The South African High Commissioner to Ghana, Ms Grace Jeanette Mason, has entreated women never to accept abuse of any form in any relationship as normal.
“Don’t stay in an abusive relationship, and for whatever reasons you find yourself in relationships. For love, for whatever reason.
“You need to stand up for yourself and don’t allow yourself to be abused, don’t let your body be abused because your body is God’s temple,” she said.
The High Commissioner gave the advice in an interview with the media on the side-line of a Mothers’ Day event, to celebrate surviving women of domestic violence, in Accra.
Organized by Vodafone Ghana in partnership with The Ark Foundation and Stanbic Bank, the event also, was to raise funds to support the Foundation and create awareness of domestic violence against women and children.
It was supported by the South Africa High Commission in Ghana.
Statistics available at the Domestic Violence and Victims Support Unit (DOVVSU) of the Ghana Police Service indicate that 1,047 girls were defiled, while 305 women were raped in 2020.
Also, about 1,500 cases of violence against women are reported to law enforcement agencies annually.
Ms Mason said no woman should trade their safety and dignity for any reason in an abusive relationship, be it for love, or cultural and societal norms, among others.
She called out abusive men as persons who had low self-esteem.
“Those men that are abusive, can you be confident enough and deal with your insecurities and low self-esteem?” she quizzed.
Ms Mason added: “Mothers give birth to you so the woman that you have in your life, whether in a relationship or marriage, is the same woman that has given birth to you.”
The High Commissioner encouraged continued education to disabuse the minds of victims of domestic violence, that it was alright to stay in such relationships, adding that the Commission would work with Government to formulate policies and programmes, to help combat the menace.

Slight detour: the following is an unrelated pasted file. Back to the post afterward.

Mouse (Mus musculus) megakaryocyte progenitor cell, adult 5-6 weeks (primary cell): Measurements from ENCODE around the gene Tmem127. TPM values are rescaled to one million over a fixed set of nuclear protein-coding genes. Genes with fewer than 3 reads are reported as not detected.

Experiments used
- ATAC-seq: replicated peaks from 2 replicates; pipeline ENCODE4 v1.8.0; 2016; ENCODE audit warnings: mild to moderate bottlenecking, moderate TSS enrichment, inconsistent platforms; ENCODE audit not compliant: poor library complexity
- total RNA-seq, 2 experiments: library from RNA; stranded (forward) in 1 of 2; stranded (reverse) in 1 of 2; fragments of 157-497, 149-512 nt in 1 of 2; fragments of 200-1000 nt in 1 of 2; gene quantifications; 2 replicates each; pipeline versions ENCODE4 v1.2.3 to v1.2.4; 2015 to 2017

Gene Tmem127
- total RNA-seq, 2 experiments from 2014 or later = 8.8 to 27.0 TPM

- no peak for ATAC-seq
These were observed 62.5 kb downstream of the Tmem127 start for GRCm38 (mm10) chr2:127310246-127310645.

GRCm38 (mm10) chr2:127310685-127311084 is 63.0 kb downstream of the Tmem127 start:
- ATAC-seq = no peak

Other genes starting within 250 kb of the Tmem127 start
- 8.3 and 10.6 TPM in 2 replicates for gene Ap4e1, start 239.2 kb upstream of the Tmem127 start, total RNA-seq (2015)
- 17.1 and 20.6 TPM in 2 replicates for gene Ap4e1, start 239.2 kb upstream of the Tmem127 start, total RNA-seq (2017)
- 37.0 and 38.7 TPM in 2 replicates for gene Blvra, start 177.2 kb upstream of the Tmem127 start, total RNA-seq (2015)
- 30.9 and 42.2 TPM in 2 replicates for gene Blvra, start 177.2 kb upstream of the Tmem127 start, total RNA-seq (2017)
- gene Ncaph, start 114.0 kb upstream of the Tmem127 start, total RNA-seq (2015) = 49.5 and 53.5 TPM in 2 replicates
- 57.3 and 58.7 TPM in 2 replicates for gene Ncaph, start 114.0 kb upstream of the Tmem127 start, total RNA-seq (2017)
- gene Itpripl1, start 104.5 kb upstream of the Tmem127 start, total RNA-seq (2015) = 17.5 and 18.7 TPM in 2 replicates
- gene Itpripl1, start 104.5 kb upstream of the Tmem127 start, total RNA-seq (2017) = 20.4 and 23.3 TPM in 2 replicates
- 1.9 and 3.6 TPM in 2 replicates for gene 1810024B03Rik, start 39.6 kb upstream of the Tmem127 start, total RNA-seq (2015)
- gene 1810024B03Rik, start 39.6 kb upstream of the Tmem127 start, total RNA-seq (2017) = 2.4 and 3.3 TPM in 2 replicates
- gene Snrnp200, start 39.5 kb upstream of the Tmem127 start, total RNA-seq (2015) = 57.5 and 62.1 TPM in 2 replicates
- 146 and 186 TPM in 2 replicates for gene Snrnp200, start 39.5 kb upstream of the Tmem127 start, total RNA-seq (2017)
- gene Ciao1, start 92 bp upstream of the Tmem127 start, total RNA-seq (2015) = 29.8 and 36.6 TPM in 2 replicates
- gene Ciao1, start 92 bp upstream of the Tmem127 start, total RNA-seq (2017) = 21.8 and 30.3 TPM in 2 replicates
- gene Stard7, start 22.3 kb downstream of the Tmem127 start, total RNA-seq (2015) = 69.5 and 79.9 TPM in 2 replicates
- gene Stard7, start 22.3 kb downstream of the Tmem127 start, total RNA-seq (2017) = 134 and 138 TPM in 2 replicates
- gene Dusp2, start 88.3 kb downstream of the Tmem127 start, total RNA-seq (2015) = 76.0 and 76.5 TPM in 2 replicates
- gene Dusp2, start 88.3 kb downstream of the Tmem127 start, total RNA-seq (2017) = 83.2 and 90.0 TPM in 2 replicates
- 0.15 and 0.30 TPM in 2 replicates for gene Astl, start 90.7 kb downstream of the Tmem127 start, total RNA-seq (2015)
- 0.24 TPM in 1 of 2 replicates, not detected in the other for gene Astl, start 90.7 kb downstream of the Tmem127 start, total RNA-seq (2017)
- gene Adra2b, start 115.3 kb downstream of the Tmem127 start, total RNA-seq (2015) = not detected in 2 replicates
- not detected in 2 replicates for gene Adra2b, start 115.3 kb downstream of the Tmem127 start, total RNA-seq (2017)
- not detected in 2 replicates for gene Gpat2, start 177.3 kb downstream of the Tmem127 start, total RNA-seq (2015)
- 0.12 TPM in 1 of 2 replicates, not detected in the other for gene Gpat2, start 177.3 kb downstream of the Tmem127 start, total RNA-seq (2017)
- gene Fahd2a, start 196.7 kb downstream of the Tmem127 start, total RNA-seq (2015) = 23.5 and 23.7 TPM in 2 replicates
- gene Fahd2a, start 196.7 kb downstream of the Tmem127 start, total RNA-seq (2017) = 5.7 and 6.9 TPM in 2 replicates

Ms Hannah Ashiokai Akrong, Human Relations Director at Vodafone Ghana, noted that violence against women was still on the rise, adding that it remained one of the most widespread, persistent, and devastating human rights violations in the world today.
She explained that such a phenomenon had the potential of retarding world growth, particularly in Ghana.
“No nation can hope to move forward if its women and children are trapped in an endless cycle of emotional and physical abuse,” she said.
Ms Akrong commended The Ark Foundation for providing a safe haven for survivors of domestic violence to enable them to live a decent life.
Nana Amaris Perbi, Country Lead of Vodafone Ghana Foundation, said celebrating mothers formed an integral part of the activities of the foundation.
He added that celebrating women, especially those who had survived domestic abuse was imperative since it offered them comfort.
He assured of Vodafone Ghana Foundation’s support to The Ark Foundation to enable it to function properly and serve more survivors.
Dr Angelina Dwamena-Aboagye, Executive Director, The Ark Foundation Ghana, appealed to benevolent individuals, groups, and corporate organisations to support the foundation to continue to support women and children, who are in desperate need.